Late Easter does no favours for Britain’s eating-out market

28 April 2017

  • Easter weekend like-for-like sales down 3.8 per cent on 2016
  • Restaurant chains take biggest hit

It was an Easter break to forget for Britain’s managed pub and restaurant groups with collective like-for-like sales down 3.8 per cent on 2016’s four-day holiday weekend, according to latest Coffer Peach Business Tracker figures.

While managed pubs experienced only a 1 per cent fall in like-for-like sales, restaurant operators in the Tracker cohort suffered a steep 9.1 per cent drop in like-for-like performance over the extended weekend period, including Good Friday and Easter Monday, compared to last year’s holiday weekend.

'It was not a good time for eating out, as within the pub figures food-led businesses were down more than their drink-led competitors, which actually saw a slight increase in trade.'

said Peter Martin, vice president of CGA Peach, the business insight consultancy that produces the Tracker, in partnership with Coffer Group and RSM.

'The weather will have played its part in the comparative poor performance in restaurants, but Easter falling late this year in April, rather than in March last year, will have been a factor too,' added Martin. 'However, there will be concern that the overall decline is not a sign of a tightening in consumer spending.'

'Easter last year was wet and this year the weather was much better, so that would have favoured pubs over restaurants - the reverse was true last year. A late Easter also meant that some school holidays fell before the bank holiday weekend, meaning some children will have gone back to school on the Tuesday. This may have curtailed the urge for families to go out.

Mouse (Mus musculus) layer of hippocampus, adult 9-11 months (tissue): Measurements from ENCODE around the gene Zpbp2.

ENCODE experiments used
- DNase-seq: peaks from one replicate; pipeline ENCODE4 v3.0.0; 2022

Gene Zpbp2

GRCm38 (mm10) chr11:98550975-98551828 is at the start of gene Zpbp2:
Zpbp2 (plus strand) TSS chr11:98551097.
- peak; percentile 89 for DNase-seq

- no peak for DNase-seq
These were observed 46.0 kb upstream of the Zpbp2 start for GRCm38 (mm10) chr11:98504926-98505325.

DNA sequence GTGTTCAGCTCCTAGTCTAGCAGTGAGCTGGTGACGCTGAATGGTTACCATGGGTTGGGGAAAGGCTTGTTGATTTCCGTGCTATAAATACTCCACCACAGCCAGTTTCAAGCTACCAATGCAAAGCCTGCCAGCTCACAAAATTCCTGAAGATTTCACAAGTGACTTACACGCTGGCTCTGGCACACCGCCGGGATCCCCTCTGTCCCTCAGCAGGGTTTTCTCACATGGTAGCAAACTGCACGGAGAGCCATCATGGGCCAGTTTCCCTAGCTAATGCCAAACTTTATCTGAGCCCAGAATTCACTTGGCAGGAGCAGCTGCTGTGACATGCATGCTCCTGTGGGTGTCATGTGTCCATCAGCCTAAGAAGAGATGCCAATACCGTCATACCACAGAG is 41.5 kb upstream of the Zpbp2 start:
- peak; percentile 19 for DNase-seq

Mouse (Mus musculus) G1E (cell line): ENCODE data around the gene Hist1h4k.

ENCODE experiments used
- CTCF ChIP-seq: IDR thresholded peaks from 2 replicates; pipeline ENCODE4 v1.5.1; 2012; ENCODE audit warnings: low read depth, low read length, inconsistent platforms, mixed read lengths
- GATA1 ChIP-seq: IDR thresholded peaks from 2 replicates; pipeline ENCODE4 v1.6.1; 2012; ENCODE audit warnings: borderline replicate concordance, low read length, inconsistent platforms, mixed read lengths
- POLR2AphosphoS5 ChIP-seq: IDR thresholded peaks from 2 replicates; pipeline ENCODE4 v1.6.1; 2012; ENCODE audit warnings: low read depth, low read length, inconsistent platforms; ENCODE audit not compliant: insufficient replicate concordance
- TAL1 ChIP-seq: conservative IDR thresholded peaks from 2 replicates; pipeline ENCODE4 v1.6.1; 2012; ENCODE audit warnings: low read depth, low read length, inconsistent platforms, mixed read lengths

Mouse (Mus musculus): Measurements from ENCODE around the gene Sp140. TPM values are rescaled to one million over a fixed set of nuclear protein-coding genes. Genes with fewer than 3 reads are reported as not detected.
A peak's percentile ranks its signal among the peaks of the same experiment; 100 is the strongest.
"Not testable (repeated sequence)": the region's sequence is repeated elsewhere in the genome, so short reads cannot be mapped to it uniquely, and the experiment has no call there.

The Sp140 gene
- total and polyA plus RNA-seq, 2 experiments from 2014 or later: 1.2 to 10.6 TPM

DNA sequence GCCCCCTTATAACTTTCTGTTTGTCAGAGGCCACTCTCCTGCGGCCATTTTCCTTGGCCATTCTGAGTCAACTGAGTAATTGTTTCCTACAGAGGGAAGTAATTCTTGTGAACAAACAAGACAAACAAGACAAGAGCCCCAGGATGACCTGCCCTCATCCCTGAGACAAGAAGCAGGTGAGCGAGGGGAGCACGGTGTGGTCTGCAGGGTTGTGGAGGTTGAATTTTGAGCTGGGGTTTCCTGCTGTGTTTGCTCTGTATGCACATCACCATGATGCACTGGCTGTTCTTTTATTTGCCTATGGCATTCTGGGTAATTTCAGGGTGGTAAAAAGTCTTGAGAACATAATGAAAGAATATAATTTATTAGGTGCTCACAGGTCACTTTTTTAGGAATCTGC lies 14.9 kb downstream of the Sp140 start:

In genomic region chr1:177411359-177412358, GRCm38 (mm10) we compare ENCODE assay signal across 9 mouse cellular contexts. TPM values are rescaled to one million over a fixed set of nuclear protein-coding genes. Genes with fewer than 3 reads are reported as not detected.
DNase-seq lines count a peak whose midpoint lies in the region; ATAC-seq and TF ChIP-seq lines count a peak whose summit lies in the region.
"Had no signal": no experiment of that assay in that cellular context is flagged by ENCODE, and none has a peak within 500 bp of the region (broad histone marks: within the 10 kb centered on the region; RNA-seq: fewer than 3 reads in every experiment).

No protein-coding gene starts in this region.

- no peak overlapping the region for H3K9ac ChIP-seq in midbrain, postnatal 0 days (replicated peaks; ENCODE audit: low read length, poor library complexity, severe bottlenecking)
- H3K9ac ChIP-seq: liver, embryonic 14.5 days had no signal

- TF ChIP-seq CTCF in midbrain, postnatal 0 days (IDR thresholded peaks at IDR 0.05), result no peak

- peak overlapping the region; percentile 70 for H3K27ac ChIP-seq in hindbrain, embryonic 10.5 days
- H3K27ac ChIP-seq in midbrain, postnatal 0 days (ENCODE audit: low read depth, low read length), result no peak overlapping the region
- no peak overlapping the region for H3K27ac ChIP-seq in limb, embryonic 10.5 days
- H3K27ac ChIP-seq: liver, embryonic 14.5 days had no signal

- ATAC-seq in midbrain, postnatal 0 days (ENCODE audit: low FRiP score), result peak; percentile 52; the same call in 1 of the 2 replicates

'There are a number of factors at work here, and it has to be noted that like-for-like trading in March was only down 0.5 per cent on 2016’s numbers, even without the impact of Easter, which is usually a busy time for the sector. Operators will hope that overall April sales will hold up, even with a disappointing Easter, and that trading will even itself up over the two month period. We will know in a few weeks.

'However, there will be nervousness about consumer sentiment with cost pressures hitting businesses and customers alike. We expect overall trading to remain fairly flat for the foreseeable future,' said Martin.

Last month, Coffer Peach reported the underlying annual sales trend for managed pubs and restaurants showing sector like-for-likes running at just 0.8 per cent ahead for the 12 months to the end of March. 

Trevor Watson, executive director, valuations, at Davis Coffer Lyons, said:

'Easter statistics are prone to variations around weather and time of year, nevertheless, these figures indicate that the UK consumer is starting to take a more cautious approach towards eating and drinking away from the home. The pub sector is now seeing the benefit of being leaner than it has been for some years which contrasts with the restaurant sector.'

Paul Newman, head of leisure and hospitality at RSM said:

'These latest figures highlight the tougher consumer environment for the eating and drinking out sector. Since June we’ve seen a significant drop in consumer confidence and this year’s Easter spending will have been impacted by the squeeze on household budgets due to rising inflation and relatively static wages.

'April's results will give a clearer indication if the later arrival of Easter and the weather over the period impacted the figures significantly or if they are more representative of an accelerated slowdown. In the meantime, the government's business rate relief fund is now available which will offer welcome light relief to some operators.'

The Coffer Peach Tracker industry sales monitor for the UK pub and restaurant sector collected and analysed Easter performance data from 31 operating groups. CGA Peach is part of CGA Strategy.